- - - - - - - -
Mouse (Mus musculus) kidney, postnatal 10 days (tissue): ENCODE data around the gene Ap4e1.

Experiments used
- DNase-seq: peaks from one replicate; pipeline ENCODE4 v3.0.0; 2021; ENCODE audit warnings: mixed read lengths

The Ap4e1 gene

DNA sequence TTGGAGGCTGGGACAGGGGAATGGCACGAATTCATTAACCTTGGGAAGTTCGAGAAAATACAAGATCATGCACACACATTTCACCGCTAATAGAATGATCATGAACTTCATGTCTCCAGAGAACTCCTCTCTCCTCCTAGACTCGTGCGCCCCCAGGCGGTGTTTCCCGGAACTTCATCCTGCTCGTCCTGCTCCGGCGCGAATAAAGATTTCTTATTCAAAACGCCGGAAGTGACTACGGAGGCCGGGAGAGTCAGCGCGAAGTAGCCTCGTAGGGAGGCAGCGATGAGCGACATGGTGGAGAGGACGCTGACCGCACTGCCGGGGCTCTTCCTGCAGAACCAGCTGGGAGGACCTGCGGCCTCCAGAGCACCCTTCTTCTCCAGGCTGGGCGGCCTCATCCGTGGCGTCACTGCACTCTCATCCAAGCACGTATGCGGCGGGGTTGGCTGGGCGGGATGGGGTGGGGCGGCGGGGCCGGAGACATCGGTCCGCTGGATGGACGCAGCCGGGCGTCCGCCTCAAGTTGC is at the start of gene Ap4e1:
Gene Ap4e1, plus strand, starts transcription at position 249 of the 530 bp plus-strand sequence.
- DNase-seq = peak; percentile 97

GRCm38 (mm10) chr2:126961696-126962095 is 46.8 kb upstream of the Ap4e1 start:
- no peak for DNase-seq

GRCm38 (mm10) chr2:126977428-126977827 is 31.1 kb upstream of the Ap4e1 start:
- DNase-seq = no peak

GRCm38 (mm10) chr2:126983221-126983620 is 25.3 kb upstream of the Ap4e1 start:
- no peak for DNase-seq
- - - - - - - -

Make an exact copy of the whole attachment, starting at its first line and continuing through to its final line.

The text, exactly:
Mouse (Mus musculus) kidney, postnatal 10 days (tissue): ENCODE data around the gene Ap4e1.

Experiments used
- DNase-seq: peaks from one replicate; pipeline ENCODE4 v3.0.0; 2021; ENCODE audit warnings: mixed read lengths

The Ap4e1 gene

DNA sequence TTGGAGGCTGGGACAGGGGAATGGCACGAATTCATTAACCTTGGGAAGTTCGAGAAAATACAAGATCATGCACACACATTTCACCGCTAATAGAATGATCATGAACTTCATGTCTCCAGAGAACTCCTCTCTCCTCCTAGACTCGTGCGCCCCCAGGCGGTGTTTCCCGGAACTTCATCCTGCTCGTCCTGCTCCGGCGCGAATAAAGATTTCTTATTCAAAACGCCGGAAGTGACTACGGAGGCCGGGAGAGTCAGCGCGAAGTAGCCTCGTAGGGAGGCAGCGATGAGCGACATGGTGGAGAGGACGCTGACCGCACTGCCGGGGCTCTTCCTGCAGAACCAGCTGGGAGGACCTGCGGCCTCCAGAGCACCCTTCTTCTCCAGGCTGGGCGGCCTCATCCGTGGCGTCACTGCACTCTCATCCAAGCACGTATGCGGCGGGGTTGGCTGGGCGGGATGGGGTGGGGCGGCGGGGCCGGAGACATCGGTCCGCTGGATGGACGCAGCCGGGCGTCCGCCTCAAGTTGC is at the start of gene Ap4e1:
Gene Ap4e1, plus strand, starts transcription at position 249 of the 530 bp plus-strand sequence.
- DNase-seq = peak; percentile 97

GRCm38 (mm10) chr2:126961696-126962095 is 46.8 kb upstream of the Ap4e1 start:
- no peak for DNase-seq

GRCm38 (mm10) chr2:126977428-126977827 is 31.1 kb upstream of the Ap4e1 start:
- DNase-seq = no peak

GRCm38 (mm10) chr2:126983221-126983620 is 25.3 kb upstream of the Ap4e1 start:
- no peak for DNase-seq